Nacho the shoe shiner

It was just 30 minutes before my flight in the Southwest Airlines terminal at LAX. I was juggling my laptop, roller bag and a cup of yogurt and granola when I plopped down in a seat near my gate. I looked up to see a bank of three pedestal chairs, and a sign with big red letters that read “Complimentary Shoe Shines.” I usually shine my own at home, but after a quick look at my beat-up dress shoes I decided “Why not?”

I took a seat in line at chair #3 and watched the solo shoe shine wizard in action – first he did the shoes for the guy in chair #1 followed by chair #2. The shoe shiner was a middle-aged man with dark curly hair and a bushy moustache, not unlike Donkey Kong’s Mario. He wore a blue bowling style shirt with a bright yellow collar, and his name sewn on the pocket in large yellow script – NACHO.

Nacho (probably short for Ignacio) tackled each pair of shoes with quiet enthusiasm. He expertly applied overall polish, careful touch-ups and finished off with a dramatic snap of the buffing cloth. I watched the other two guys give him hefty tips for the “free” service.

When Nacho got to my burgundy dress shoes, he paused for a moment and looked a little troubled. My brown laces were a little frayed, with white cotton filler poking through in spots. He dragged his finger across one of the laces and then looked up at me. He lifted his hands in a gesture that clearly meant “Dude, I can’t believe you’re walking around in shabby shoes like this!”

But he didn’t say a word out loud. He just pulled my old laces out and grabbed a new pair from the wooden drawer. After he finished making the leather look like new, he replaced my laces without even asking me if I wanted the new ones. Nacho was clearly a man who took pride in his work and didn’t want any “customer” to walk away without looking their best.

I thanked Nacho with a “Wow, they look like new!”, and tipped him way more than I would pay for a flat fee shoe shine. I’m certain that he makes a lot more in tips than if he charged a fee. More importantly, he reminded me that great rewards come to those who put their heart into their work, and your best marketing is a happy customer.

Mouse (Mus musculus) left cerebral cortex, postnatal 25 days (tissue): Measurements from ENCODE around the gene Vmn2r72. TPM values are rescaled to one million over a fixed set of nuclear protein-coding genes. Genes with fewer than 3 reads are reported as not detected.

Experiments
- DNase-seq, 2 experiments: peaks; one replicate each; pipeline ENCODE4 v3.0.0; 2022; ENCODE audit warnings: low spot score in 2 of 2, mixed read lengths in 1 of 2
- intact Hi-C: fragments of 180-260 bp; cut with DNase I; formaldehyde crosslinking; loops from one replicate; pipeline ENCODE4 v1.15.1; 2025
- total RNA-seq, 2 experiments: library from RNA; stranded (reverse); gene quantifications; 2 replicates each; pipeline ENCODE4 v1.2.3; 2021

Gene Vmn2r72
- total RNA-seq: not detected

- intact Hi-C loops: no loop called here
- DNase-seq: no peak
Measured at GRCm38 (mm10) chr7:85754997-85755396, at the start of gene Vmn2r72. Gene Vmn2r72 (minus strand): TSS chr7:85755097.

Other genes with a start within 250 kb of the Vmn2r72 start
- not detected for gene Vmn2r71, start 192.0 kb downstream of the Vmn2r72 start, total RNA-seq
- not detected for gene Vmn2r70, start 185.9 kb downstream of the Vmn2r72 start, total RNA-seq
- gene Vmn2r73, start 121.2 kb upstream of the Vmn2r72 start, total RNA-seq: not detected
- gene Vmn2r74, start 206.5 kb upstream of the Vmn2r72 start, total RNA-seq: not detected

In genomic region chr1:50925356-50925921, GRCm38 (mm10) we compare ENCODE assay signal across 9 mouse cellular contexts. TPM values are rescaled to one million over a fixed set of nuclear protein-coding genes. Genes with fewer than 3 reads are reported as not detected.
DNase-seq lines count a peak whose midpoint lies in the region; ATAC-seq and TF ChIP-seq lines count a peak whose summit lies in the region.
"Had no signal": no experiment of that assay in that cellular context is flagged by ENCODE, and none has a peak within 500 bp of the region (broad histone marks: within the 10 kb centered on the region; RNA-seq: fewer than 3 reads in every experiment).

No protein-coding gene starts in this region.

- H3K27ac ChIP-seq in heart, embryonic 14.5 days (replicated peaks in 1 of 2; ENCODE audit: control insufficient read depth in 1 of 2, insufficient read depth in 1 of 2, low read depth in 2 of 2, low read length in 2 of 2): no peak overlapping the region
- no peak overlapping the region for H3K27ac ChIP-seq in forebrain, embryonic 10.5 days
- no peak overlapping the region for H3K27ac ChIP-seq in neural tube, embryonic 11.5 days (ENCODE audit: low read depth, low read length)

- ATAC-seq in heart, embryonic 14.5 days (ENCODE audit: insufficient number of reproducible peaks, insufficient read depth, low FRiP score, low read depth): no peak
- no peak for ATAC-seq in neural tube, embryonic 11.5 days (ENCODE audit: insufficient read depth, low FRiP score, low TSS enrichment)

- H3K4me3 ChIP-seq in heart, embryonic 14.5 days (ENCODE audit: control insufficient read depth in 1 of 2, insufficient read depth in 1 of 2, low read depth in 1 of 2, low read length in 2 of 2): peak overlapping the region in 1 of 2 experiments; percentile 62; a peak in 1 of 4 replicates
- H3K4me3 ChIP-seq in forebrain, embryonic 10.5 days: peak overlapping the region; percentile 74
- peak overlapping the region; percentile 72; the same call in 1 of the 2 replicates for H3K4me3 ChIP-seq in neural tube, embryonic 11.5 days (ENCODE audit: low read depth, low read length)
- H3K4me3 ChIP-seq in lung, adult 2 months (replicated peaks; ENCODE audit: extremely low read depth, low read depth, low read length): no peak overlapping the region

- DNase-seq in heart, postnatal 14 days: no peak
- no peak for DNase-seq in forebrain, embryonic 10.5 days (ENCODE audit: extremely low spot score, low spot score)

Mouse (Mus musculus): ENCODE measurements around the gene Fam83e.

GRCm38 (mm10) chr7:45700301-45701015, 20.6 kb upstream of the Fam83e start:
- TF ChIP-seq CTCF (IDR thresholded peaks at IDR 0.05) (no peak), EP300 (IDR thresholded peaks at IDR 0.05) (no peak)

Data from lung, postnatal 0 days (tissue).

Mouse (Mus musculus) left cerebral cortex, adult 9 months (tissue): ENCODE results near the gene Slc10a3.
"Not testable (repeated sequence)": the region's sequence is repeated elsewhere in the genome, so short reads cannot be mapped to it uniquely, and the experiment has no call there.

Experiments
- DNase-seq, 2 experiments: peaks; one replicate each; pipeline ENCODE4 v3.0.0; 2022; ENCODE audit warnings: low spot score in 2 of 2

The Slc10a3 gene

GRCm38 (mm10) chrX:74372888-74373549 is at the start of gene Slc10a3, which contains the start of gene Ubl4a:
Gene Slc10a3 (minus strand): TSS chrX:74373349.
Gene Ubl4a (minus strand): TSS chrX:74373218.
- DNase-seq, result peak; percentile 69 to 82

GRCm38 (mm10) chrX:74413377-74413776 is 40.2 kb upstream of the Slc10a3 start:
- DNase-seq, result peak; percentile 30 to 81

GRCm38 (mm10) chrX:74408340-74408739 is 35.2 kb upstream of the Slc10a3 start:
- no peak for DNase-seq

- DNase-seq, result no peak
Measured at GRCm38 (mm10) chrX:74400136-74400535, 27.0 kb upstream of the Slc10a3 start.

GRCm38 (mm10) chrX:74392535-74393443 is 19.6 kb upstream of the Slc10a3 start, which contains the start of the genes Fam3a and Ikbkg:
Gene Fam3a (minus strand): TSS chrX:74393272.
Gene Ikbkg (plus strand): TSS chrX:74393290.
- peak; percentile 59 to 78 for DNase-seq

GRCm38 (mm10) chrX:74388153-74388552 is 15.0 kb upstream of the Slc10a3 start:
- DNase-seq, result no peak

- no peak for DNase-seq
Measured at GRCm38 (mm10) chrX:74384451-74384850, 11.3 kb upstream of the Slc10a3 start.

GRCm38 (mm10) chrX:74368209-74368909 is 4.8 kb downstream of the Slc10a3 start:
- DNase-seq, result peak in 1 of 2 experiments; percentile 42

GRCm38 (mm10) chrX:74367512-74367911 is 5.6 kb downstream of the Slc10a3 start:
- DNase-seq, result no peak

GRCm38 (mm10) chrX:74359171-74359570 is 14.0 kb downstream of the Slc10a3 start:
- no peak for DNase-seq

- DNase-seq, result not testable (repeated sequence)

Hopefully you are able to treat your customers with the same attention to detail. And if your heart is not really in your work, maybe you should ask yourself where your heart really belongs?

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Explore posts in the same categories: Marketing, Motivation

4 Comments on “Nacho the shoe shiner”

  1. David Says:

    Attitude is everything, isn’t it? Besides, a good shoe shine and a haircut are two things that will make a guy stand a bit taller, walk a bit faster, and face the world with a bit more enthusiasm.

    The old Gillette ad was spot on- Look sharp, BE sharp. Nacho may not be formally educated, but he knows that making someone feel better about themselves in the transaction is just good business.

  2. Raj Says:

    Love it. It is always to nice to read stories where people love their work. It is my humble opinion that because of them the world continue to keep functioning.

  3. Michelle Says:

    I JUST had a conversation with a buddy of mine yesterday about this exact topic… He’s one of those people who seems to be good at EVERYTHING he touches. I have come to know that it’s not really that he’s actually naturally good at everything he does… It’s just that he takes personal interest in his tasks. He feels like the things he does are a reflection of HIM to the whole world… So he cares and always puts his best into things… And the results show the difference between someone who is just ‘goes through the motions’ and someone with that extra SPARK.

  4. Richie Says:

    A significant and often overlooked way that we serve God is in our everyday tasks. Martin Luther understood this when he wrote, “The maid who sweeps her kitchen is doing the will of God just as much as the monk who prays — not because she may sing a Christian hymn as she sweeps but because God loves clean floors. The Christian shoemaker does his Christian duty not by putting little crosses on the shoes, but by making good shoes, because God is interested in good craftsmanship.”

    I’ve heard it paraphrased this way…If you are a cobbler, then ‘cobble’ to the Glory of God!


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